Austrian arbitration law enshrines the principle of party autonomy. Consequently, the arbitral tribunal shall base its decision primarily on the law agreed on by the parties. Such choice of law can be made explicitly but also implicitly. If there is no agreement between the parties, the arbitral tribunal has full discretion to determine the statutory provisions it considers applicable.
1. Party Autonomy
In general, the parties are entirely free to agree on the substantive law which shall be applied by the arbitral tribunal in deciding their dispute. Hence, the parties can either choose a specific national law, or also agree on the application of certain rules of law or principles (e.g. UNIDROIT Principles on International Commercial Contracts). Moreover, the parties can give the arbitral tribunal the power to base their decision solely on reasons of equity, i.e. ex aequo et bono. However, to allow the tribunal to decide ex aequo et bono, the parties have to agree expressly to such course of action.
The autonomy of the parties is only curtailed by mandatory rules of public policy and objective arbitrability. Consequently, an arbitral award adjudicating on non-arbitral matters, or violating Austrian public policy, would be subject to challenge in Austria, even if this award was based on a foreign law according to which the subject matter of the dispute was indeed arbitrable or the outcome of the dispute based on the chosen law did not violate the public policy of that jurisdiction.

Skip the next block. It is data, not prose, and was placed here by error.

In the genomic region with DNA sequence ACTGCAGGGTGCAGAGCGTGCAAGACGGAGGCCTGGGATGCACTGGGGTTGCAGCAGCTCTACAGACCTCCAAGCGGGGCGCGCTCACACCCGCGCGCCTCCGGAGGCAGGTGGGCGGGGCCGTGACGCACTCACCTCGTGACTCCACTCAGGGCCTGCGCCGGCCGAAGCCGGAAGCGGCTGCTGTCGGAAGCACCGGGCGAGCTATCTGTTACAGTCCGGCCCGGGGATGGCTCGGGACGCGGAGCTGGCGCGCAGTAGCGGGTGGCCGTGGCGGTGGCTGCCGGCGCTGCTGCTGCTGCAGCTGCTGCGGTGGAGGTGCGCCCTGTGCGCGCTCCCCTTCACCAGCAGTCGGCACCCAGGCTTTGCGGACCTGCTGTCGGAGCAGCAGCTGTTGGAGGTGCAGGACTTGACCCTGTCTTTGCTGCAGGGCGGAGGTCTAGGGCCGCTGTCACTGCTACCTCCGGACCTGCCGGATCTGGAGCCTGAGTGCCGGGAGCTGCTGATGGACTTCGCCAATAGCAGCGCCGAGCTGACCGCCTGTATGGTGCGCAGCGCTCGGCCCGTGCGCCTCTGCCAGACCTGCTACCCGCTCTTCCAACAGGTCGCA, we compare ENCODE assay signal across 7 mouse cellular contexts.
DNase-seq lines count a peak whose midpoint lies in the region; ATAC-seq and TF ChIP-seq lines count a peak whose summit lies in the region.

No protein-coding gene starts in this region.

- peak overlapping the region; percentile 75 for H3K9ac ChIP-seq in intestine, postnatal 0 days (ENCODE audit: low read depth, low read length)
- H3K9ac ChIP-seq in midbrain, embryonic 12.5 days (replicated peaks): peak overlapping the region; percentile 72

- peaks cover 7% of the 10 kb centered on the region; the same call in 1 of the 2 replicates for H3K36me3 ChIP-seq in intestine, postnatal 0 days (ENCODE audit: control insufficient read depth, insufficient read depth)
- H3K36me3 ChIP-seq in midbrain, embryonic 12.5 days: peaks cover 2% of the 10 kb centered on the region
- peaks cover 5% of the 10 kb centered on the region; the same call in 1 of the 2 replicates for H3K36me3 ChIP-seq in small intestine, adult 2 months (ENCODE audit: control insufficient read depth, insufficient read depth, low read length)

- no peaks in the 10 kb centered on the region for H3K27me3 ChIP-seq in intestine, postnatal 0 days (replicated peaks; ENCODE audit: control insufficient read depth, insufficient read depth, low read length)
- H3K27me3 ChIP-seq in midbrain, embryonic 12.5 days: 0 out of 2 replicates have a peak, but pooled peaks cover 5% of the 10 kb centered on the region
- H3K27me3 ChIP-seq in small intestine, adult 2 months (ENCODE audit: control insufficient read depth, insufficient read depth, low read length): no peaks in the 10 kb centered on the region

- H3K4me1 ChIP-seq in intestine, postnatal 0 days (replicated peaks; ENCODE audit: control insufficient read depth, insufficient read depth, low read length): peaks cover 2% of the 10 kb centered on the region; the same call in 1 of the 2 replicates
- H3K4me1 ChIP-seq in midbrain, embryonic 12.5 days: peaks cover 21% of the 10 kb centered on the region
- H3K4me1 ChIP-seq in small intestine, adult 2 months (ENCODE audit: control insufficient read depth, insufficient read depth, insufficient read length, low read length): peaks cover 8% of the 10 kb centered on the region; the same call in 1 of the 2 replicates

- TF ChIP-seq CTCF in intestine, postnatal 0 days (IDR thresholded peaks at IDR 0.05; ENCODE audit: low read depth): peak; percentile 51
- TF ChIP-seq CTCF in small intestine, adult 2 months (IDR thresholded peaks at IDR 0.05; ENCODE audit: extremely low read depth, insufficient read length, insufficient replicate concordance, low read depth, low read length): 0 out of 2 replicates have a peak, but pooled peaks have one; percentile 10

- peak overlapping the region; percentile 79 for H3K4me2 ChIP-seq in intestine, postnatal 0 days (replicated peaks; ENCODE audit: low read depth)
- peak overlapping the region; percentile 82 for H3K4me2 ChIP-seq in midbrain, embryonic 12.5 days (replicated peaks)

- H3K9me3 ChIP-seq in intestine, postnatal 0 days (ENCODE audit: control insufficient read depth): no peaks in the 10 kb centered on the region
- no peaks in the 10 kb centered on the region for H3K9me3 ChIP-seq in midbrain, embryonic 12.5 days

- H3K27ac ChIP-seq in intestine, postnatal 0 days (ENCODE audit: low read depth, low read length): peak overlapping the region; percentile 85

2. Arbitrator’s Discretion
Failing an explicit or implicit choice by the parties, the arbitral tribunal shall apply the statutory provisions it considers appropriate. Hence, Austrian law gives the arbitrator (arbitral tribunal) a wide discretion when determining the applicable law. It may choose the applicable law directly, without any recourse to the conflict of law rules, however, it may take into account the conflict of law rules that the arbitral tribunal considers to be applicable.
The Austrian legislator, however, has limited the arbitral tribunal’s wide discretion for determining the applicable law insofar as the arbitral tribunal is only allowed to apply national laws. Therefore, the application of mere rules of law, including internationally recognised legal general principles, is only possible when the parties have chosen so, or if the institutional rules chosen by the parties, allow the arbitrators to apply “rules of law” (e.g. like the Vienna Rules).